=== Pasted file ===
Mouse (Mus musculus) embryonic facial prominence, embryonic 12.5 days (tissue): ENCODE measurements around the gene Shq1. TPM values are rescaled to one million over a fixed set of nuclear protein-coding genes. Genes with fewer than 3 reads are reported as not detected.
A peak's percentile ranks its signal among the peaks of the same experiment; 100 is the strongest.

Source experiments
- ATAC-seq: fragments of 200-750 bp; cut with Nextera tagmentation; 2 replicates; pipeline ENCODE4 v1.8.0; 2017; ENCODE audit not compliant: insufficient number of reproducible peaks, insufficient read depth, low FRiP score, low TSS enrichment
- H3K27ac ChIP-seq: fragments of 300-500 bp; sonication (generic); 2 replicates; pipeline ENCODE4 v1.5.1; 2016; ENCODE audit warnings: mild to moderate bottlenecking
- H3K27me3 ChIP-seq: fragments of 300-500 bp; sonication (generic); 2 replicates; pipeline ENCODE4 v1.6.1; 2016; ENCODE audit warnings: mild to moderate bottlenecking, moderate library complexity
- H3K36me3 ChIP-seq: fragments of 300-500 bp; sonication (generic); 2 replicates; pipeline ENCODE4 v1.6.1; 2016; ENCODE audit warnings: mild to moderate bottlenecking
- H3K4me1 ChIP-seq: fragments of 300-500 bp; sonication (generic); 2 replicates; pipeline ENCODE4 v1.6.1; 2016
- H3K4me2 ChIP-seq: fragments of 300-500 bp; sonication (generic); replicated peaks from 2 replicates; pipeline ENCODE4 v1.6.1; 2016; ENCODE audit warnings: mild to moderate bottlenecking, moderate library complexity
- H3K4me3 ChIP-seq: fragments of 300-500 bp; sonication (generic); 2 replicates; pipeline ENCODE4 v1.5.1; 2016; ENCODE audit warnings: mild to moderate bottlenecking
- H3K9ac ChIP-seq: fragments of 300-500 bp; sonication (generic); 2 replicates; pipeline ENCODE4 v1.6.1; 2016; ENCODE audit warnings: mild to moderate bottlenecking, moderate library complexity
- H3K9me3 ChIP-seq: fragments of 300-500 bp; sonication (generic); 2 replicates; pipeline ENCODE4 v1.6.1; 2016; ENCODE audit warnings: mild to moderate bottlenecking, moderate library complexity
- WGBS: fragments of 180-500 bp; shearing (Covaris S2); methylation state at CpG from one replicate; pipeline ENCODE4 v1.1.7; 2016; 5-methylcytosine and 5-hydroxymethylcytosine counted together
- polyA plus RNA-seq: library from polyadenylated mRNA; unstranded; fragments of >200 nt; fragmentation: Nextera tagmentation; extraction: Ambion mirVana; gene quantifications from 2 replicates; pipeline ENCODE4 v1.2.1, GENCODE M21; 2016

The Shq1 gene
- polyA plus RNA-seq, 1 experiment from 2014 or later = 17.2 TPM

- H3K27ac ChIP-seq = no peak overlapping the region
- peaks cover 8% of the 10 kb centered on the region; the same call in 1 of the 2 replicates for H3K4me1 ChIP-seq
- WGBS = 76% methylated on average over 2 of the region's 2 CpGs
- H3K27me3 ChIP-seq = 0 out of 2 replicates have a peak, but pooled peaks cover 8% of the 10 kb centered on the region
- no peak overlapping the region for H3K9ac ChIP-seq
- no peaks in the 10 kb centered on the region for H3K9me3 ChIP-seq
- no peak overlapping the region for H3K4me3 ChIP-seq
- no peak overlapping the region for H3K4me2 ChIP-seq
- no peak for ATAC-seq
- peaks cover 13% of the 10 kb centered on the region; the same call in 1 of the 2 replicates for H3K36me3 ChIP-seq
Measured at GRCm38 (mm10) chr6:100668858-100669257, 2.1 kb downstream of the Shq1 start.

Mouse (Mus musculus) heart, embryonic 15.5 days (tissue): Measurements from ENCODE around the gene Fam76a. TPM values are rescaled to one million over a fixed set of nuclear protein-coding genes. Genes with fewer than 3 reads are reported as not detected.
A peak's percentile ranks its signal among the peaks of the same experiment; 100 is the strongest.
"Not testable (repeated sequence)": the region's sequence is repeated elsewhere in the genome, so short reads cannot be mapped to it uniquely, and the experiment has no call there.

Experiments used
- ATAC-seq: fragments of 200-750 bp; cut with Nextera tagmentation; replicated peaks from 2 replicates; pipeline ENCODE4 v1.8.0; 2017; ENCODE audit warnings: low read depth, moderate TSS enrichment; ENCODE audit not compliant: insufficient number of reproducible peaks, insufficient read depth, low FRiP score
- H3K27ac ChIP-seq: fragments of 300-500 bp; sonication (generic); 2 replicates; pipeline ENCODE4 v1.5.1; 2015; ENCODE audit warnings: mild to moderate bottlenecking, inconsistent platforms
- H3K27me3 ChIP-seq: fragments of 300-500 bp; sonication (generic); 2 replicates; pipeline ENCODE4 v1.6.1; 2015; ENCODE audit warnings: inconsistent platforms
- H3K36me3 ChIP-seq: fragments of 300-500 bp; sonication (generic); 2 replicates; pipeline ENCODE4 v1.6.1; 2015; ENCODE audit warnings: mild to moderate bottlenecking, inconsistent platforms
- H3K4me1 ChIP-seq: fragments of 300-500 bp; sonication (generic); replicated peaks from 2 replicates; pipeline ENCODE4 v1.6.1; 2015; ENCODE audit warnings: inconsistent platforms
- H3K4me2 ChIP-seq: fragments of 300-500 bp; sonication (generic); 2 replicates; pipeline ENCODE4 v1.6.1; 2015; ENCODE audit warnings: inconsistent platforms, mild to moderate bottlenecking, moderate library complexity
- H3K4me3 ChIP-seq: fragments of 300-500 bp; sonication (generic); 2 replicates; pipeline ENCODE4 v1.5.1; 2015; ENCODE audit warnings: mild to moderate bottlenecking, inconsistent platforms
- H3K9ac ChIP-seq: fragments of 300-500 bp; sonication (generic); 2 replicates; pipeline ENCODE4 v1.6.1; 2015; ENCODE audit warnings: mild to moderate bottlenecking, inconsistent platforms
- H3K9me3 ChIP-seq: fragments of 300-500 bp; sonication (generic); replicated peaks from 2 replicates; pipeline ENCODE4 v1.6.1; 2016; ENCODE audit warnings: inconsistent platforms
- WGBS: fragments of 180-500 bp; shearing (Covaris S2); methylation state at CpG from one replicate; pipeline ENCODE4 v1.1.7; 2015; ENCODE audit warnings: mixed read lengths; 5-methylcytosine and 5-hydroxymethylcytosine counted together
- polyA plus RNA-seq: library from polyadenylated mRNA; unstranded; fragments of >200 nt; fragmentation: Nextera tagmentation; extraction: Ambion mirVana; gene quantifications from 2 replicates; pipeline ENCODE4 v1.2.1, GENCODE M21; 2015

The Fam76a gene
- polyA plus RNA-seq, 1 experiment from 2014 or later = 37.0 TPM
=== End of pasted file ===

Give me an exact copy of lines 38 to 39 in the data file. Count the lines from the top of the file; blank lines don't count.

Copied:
- H3K4me3 ChIP-seq: fragments of 300-500 bp; sonication (generic); 2 replicates; pipeline ENCODE4 v1.5.1; 2015; ENCODE audit warnings: mild to moderate bottlenecking, inconsistent platforms
- H3K9ac ChIP-seq: fragments of 300-500 bp; sonication (generic); 2 replicates; pipeline ENCODE4 v1.6.1; 2015; ENCODE audit warnings: mild to moderate bottlenecking, inconsistent platforms